I talked this week with Charles Pierce about the end-of-decade summary he did for Esquire. Pierce, who also works for The Boston Globe Magazine, talks (and perhaps writes—see end of interview) faster than any human being alive today. Here, he offers his thoughts on dystopian thinking, recent stories he’s liked, and how good writers get turned into mediocre editors.

How did you approach narrating a decade in 2,200 words?

I had some really good direction from David [Granger] and from Mark [Warren]. So the first thing they gave me was the number. And the more we talked, the more the phrases “nobody could have anticipated” and “nobody could have known” kept popping up. But of course they did anticipate, they did know. It was a really terrible decade.

When did you know what structure you would use for “The First 3,650 Days”? Could you talk a little about how it’s organized?

I had the structure right about when I sat down. Generally I let things percolate in my head, and have an idea where I’m going. Then I sit down and things follow the idea—I don’t make any complicated outline. It’s a question of making the writing conform to the idea. I let this one flow out of my head.

Is there a series of things you want your stories to do? What should a good story do?

“Tell the story” is the glib answer. I want the ideas to flow from one to the other. I want them to be surprising if they can be. I want the reader to go along in the same kind of evolutionary way, to have the themes strike them at the same point in the story that they strike me. But I don’t write with the reader in my head.

Your opening image of the balloon is elegant, but “The First 3,650 Days” is not a comforting vision. There’s something DeLillo-esque about it.

I remembered walking through the newsroom and seeing the balloon on screen after screen.  It was an ongoing event of which we were tremendously unsure. I was struck by the fact that I was seeing it again and again.

You’ve produced other unsettling narratives. More than a decade ago, your Tiger Woods profile generated a lot of outrage. Even your lovely Hubble story seems rueful.

The Hubble story is a little more hopeful, but I do think I do have an underlying theme of dystopian thinking. Still, if you let that overwhelm the story, then you just turn into a cynic and a crank.

Going through more than a half-dozen stories of yours, I found only one that really verged on the hopeful, and it was about a horse.

I do think that hope is a good thing. If you read the piece on Barack Obama, “The Cynic and Senator Obama,” there you’ll see me personally wrestling with the parameters of hope—its parameters and its limitations.

You write for the magazine of The Boston Globe as well as for Esquire. I just read your old Ted Kennedy story that gained new relevance recently when he died. Do you see yourself still as a local writer, a Boston writer?

I think I’m formed by the political and social culture of New England—I grew up in Worcester. But I’ve been a national magazine writer for 17 years now. I consider myself to have a foot in both worlds. Boston is part of the country, certainly, and I still have stories I want to tell that are outside it.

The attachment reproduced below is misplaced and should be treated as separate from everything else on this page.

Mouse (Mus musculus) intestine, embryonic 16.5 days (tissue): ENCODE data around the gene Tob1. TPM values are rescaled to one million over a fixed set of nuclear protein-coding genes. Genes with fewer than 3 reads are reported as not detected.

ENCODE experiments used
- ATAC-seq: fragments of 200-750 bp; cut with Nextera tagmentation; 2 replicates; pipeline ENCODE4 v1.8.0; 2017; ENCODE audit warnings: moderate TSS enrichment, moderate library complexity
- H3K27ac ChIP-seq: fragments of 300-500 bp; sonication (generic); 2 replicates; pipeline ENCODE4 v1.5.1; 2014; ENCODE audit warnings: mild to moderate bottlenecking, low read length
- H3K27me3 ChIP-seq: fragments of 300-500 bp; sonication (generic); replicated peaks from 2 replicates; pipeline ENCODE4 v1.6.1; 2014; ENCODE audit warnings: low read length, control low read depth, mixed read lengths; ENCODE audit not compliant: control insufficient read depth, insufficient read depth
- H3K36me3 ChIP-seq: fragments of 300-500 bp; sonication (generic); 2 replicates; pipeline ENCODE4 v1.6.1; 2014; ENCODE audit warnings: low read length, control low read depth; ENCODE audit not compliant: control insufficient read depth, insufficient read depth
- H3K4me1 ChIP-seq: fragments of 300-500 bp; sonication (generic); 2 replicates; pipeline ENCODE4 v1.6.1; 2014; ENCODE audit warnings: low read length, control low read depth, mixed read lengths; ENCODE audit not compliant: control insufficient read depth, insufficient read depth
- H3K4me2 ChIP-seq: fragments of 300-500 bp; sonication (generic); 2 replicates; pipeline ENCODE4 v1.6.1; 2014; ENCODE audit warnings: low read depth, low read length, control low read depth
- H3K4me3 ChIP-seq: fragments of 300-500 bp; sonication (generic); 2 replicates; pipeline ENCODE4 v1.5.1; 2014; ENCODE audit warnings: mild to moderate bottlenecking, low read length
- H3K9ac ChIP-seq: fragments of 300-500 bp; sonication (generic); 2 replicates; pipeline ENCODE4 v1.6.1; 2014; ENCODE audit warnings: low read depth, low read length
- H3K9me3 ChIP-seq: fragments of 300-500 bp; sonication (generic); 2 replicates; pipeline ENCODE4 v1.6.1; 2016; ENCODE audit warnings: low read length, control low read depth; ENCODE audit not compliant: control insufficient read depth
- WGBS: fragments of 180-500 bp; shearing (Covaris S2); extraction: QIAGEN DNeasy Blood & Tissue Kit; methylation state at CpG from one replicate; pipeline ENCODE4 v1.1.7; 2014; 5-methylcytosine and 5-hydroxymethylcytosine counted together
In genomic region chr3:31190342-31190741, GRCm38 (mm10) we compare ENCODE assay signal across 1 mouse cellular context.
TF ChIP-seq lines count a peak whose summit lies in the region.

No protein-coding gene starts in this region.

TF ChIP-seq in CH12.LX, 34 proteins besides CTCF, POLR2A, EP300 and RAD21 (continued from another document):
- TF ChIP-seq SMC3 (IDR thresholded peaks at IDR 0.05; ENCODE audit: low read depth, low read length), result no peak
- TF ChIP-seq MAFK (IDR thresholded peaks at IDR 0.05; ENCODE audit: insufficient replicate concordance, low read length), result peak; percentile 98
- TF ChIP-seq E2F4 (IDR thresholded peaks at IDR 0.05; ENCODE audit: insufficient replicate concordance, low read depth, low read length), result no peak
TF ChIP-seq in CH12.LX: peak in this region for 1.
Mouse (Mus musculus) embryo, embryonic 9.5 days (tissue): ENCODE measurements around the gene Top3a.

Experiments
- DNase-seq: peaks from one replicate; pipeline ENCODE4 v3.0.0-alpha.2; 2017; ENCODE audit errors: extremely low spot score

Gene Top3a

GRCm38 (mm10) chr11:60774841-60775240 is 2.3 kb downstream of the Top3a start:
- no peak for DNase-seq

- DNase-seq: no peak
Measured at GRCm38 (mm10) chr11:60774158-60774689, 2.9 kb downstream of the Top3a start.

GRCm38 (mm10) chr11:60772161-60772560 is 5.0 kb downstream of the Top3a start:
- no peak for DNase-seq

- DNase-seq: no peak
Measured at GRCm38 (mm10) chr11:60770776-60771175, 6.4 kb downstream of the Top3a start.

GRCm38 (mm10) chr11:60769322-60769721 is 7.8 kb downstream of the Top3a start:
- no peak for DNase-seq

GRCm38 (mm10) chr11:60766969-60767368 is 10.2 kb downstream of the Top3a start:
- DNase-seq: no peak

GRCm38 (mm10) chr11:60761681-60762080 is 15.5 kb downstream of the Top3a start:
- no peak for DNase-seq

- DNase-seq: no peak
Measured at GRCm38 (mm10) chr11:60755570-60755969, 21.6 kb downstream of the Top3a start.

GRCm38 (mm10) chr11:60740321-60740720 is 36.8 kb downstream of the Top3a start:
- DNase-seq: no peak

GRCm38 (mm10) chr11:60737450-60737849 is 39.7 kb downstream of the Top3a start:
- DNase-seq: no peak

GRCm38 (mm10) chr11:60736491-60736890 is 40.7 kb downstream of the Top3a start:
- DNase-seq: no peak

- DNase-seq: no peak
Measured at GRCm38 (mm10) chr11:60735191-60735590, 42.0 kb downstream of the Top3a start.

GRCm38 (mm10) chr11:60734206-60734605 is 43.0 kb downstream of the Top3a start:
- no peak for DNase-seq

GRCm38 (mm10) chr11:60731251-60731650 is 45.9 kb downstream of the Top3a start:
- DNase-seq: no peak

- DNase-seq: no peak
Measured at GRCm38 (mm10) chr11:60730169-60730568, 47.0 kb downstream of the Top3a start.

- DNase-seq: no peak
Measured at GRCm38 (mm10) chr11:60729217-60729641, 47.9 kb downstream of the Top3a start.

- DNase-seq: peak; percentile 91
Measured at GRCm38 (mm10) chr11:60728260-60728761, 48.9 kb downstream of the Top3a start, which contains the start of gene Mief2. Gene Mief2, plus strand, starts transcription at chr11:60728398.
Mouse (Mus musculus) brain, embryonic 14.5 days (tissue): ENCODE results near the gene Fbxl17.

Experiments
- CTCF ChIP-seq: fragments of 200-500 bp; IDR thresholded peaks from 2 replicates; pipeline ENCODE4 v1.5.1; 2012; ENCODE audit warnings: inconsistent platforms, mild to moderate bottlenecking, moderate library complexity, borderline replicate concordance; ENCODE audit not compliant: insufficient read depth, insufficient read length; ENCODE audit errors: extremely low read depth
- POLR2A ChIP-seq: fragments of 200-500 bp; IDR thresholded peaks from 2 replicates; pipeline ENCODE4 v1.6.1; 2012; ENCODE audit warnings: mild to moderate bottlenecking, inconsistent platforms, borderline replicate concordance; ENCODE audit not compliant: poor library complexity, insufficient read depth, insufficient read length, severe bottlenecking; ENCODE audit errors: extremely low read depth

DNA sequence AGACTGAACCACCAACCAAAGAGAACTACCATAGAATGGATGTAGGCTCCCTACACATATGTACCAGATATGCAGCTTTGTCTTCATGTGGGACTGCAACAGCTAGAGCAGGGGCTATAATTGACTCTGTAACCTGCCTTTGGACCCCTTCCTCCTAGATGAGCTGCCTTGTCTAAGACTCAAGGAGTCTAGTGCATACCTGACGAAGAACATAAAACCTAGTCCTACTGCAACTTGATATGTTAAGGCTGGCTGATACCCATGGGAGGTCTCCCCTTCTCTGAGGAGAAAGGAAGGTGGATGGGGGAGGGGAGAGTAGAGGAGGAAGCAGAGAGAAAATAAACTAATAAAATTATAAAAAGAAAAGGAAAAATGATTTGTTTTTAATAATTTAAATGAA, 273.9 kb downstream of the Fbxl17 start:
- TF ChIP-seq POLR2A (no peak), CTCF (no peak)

What is the last piece of narrative nonfiction that blew you away?

The last one I read that I really loved was a Chris Jones story where the title is a play on the Tim O’Brien book.

“The Things That Carried Him?”

Yes. That, I thought was really extraordinary work.

Not to plug my employer, but Tom Junod’s story on the financial scandal—that was well done, too. And Matt Taibbi combines good old American invective with good old American writing.

Do you have any thoughts on the future of storytelling given the tumult in newsrooms around the country?

Now you’re really trying to bring out the dystopian in me! There are days I think I’m working in the buggy whip industry—that we’re facing a problem for which there is no solution. What worries me most is that the smart guys who are supposed to be able to figure out solutions seem to be at a loss.

Narrative nonfiction, long-form narrative, is what I love to do. Is there a place for it on the monitor as well as the page? I don’t know. I have a friend, Wright Thompson—he writes for ESPN online. I go to check out his work and there are seven or eight clicks with the mouse, and I print it out. I don’t know. Is Kindle the hope? I have no idea.

The next new thing always seems to founder on the rocks of how anybody’s going to make any money from it. Anyone not concerned isn’t paying attention, and any narrative journalist who’s not concerned is really not paying attention.

Is there anything else you’d like to say about writing stories? Any unaddressed problems with producing this kind of journalism?

I think we’re wandering a little too deeply into the notion of niche marketing. The capacity of being a great generalist—which I hope to be—is being lost a little bit. I think that’s tragic.

And then there’s something else I talk a lot about: I don’t think we train editors enough. You have a great writer, and then you go and turn him into an editor. You lose a strong writer and get a mediocre editor.

I’m a terrible editor. I can’t write or work in someone else’s voice. I think we don’t do a good job of identifying people who would make good editors and training them how to do it.

[You can also read our commentary from yesterday on Pierce’s piece in Esquire. In addition to writing traditional print narratives, Pierce just finished blogging school and has been allotted acreage on the digital frontier. He has posted 10 times in less than 48 hours, putting the editors of Nieman Storyboard to considerable shame.]

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